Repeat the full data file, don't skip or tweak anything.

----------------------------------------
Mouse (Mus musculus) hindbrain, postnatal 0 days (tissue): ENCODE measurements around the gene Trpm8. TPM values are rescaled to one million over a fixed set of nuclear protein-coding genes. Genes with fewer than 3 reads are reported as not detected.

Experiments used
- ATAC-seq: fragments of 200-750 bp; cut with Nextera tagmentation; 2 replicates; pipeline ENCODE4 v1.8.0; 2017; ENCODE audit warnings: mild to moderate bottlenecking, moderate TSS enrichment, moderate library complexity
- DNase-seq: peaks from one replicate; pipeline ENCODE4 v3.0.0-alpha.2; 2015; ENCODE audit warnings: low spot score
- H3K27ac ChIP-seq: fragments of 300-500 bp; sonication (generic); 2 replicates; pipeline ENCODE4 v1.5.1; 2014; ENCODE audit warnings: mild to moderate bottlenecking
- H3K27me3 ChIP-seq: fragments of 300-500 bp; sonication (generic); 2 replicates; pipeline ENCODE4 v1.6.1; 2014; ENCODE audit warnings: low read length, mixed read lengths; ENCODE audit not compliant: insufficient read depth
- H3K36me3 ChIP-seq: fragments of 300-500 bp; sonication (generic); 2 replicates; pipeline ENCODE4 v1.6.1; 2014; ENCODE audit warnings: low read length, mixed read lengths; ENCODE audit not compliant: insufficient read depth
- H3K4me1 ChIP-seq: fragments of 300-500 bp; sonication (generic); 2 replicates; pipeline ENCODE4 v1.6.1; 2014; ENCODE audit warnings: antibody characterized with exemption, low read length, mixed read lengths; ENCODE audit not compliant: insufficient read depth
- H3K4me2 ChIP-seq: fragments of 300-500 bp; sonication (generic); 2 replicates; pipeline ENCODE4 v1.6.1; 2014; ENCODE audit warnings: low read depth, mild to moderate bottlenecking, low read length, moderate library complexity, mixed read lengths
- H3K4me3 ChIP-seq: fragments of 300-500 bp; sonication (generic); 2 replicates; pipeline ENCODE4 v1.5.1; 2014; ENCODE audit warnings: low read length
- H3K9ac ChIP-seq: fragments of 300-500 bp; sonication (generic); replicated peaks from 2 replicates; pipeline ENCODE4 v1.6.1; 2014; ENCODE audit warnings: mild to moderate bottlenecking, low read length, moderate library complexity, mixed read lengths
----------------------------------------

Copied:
Mouse (Mus musculus) hindbrain, postnatal 0 days (tissue): ENCODE measurements around the gene Trpm8. TPM values are rescaled to one million over a fixed set of nuclear protein-coding genes. Genes with fewer than 3 reads are reported as not detected.

Experiments used
- ATAC-seq: fragments of 200-750 bp; cut with Nextera tagmentation; 2 replicates; pipeline ENCODE4 v1.8.0; 2017; ENCODE audit warnings: mild to moderate bottlenecking, moderate TSS enrichment, moderate library complexity
- DNase-seq: peaks from one replicate; pipeline ENCODE4 v3.0.0-alpha.2; 2015; ENCODE audit warnings: low spot score
- H3K27ac ChIP-seq: fragments of 300-500 bp; sonication (generic); 2 replicates; pipeline ENCODE4 v1.5.1; 2014; ENCODE audit warnings: mild to moderate bottlenecking
- H3K27me3 ChIP-seq: fragments of 300-500 bp; sonication (generic); 2 replicates; pipeline ENCODE4 v1.6.1; 2014; ENCODE audit warnings: low read length, mixed read lengths; ENCODE audit not compliant: insufficient read depth
- H3K36me3 ChIP-seq: fragments of 300-500 bp; sonication (generic); 2 replicates; pipeline ENCODE4 v1.6.1; 2014; ENCODE audit warnings: low read length, mixed read lengths; ENCODE audit not compliant: insufficient read depth
- H3K4me1 ChIP-seq: fragments of 300-500 bp; sonication (generic); 2 replicates; pipeline ENCODE4 v1.6.1; 2014; ENCODE audit warnings: antibody characterized with exemption, low read length, mixed read lengths; ENCODE audit not compliant: insufficient read depth
- H3K4me2 ChIP-seq: fragments of 300-500 bp; sonication (generic); 2 replicates; pipeline ENCODE4 v1.6.1; 2014; ENCODE audit warnings: low read depth, mild to moderate bottlenecking, low read length, moderate library complexity, mixed read lengths
- H3K4me3 ChIP-seq: fragments of 300-500 bp; sonication (generic); 2 replicates; pipeline ENCODE4 v1.5.1; 2014; ENCODE audit warnings: low read length
- H3K9ac ChIP-seq: fragments of 300-500 bp; sonication (generic); replicated peaks from 2 replicates; pipeline ENCODE4 v1.6.1; 2014; ENCODE audit warnings: mild to moderate bottlenecking, low read length, moderate library complexity, mixed read lengths